Tag Archives: Charles Dickens

Cranford by Elizabeth Gaskell 

Many readers will remember the 2007 BBC TV series called Cranford. It adapted the novel along with some of Elizabeth Gaskell’s other writing into a short series. Judy Dench as Miss Matty is a strong memory. The book at the core of the series is this month’s choice for my reading group. We like to read classics from time to time, and I must admit that I had not previously read this novel. My only connection was with one episode of the TV series. But I am so pleased to have read it now for it is very enjoyable in its quiet and detailed way.

Cranford

The novel began its life as a piece in Household Words, edited by Charles Dickens in 1851. Our Society at Cranford, as it was called, painted a quaint picture of a mainly female population, genteel but not wealthy, proud of its conservatism, and hostile to outsiders and change. Dickens rightly saw the potential in this first piece and encouraged Mrs Gaskell to write more.

A dozen more sections followed at irregular intervals in subsequent editions of Household Words. The whole was gathered together and published in 1853 as a novel. The manner in which Cranford was created determined its structure and its lack of narrative drive. 

Change is a big theme of Cranford. The changes brought from outside the town include the railway, which sadly claims a victim in an early episode: Captain Brown saved a child which had wandered on to the track but was himself crushed by the engine. The railway brought closer connection to the nearest city: Drumble, standing in for Manchester, which was expanding fast, and bringing new practices such as the joint stock bank which holds Miss Matty’s meagre fortune. Travel allows brings other visitors to Cranford including the magician Signor Brunoni, actually a soldier called Samuel Brown, Lady Glenmire, and finally a brother returning from India.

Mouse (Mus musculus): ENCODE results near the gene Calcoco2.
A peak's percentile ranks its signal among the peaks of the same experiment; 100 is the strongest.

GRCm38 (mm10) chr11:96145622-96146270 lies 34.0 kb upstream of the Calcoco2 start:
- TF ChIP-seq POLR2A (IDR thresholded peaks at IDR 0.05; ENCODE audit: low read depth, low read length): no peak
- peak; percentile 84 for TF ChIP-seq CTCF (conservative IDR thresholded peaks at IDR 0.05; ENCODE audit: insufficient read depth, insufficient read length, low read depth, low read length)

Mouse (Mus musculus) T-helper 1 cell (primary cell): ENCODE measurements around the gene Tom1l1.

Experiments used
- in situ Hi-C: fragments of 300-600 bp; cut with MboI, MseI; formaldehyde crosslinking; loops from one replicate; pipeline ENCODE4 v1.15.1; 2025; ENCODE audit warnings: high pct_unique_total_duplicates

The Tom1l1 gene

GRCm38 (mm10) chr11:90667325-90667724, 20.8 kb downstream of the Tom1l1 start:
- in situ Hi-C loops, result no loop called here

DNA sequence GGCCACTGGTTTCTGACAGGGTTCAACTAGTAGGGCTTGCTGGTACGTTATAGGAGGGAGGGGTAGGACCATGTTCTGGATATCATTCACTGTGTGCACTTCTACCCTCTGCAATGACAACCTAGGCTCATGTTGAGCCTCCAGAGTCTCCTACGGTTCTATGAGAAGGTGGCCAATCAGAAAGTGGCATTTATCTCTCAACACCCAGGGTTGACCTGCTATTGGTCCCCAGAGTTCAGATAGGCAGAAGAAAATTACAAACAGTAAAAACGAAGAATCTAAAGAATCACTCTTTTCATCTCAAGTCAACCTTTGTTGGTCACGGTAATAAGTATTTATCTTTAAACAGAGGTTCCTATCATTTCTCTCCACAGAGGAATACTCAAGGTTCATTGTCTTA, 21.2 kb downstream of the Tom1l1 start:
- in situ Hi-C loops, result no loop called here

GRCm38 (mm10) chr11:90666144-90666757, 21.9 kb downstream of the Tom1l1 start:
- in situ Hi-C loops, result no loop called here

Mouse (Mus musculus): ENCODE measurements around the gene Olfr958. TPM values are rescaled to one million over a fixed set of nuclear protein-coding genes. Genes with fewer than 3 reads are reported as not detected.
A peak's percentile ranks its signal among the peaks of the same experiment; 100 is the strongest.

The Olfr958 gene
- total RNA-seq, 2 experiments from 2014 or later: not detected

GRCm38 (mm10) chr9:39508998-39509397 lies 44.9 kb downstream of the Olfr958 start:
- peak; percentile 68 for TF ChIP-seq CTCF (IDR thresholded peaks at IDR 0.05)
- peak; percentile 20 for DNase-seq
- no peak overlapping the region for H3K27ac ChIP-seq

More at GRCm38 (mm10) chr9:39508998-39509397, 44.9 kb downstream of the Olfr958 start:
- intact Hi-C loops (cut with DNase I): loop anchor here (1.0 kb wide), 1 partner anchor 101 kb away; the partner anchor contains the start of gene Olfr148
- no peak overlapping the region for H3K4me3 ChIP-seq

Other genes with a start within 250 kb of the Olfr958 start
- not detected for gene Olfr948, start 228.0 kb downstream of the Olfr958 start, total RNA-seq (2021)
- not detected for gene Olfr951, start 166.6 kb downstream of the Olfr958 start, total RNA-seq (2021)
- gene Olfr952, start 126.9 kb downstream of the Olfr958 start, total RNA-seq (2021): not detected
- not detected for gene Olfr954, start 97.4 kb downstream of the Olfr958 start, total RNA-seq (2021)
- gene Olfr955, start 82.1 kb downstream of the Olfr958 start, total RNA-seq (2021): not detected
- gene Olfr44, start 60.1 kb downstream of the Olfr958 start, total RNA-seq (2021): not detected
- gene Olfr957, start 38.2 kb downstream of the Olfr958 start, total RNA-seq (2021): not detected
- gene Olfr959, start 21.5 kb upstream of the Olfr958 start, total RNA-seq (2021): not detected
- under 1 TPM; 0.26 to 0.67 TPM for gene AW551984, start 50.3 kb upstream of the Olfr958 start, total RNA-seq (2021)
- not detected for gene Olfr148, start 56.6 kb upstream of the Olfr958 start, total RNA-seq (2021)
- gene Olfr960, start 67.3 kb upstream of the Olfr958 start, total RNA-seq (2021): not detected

Cranford ladies have their routines and traditions, and do not like them to be upset. The imperious Miss Jenkyns determines matters of protocol; after her death the task falls to Mrs Jamieson. She is thrilled when her widowed but titled sister-in-law, Lady Glenmire, comes to stay. But the lady’s engagement and marriage to the local doctor are deemed by Mrs Jamieson to be a great coming down for a titled lady. But this episode marks the beginning of a loosening of the rigid attention to status that has ruled the lives of these ladies.

When Miss Matty is plunged into poverty, her friends rally and make a secret arrangement to keep her more or less in the style to which they believed she was entitled. The loyalty, friendship and mutual support of the women is shown as a very positive aspect of Cranford.

In contrast, the ladies are quite able to whip themselves up into a false panic. They are convinced that foreigners or gypsies are haunting the dark streets of Cranford at night-time, just waiting to knock the unprotected women on their heads and to steal their belongings. It is quite clear that there is no such gang, and it is also evident that the presence of some strangers set off the panic.